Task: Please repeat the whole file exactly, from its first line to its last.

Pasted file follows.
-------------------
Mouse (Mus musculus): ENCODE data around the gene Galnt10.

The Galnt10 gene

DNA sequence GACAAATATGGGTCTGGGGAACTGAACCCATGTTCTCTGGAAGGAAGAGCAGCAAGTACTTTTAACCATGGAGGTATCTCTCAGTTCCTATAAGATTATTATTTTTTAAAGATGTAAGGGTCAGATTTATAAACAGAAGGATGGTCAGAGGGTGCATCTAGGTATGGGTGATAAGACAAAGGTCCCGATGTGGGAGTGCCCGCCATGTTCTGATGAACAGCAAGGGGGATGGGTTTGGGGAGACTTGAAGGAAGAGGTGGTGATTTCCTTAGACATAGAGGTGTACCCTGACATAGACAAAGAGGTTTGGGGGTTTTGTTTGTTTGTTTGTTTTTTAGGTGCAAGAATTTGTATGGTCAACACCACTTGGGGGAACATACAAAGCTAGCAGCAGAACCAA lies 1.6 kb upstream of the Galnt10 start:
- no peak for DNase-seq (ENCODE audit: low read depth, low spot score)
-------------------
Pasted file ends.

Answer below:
Mouse (Mus musculus): ENCODE data around the gene Galnt10.

The Galnt10 gene

DNA sequence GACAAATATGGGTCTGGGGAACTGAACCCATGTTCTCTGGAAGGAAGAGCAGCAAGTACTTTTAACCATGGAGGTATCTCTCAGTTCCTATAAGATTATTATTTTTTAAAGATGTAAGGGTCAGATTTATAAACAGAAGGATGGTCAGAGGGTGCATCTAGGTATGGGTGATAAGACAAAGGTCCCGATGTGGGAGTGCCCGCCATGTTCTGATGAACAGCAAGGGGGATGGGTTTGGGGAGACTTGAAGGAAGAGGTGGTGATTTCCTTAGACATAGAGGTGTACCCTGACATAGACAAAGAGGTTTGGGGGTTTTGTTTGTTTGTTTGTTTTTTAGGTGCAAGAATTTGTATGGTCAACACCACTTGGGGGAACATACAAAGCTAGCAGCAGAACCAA lies 1.6 kb upstream of the Galnt10 start:
- no peak for DNase-seq (ENCODE audit: low read depth, low spot score)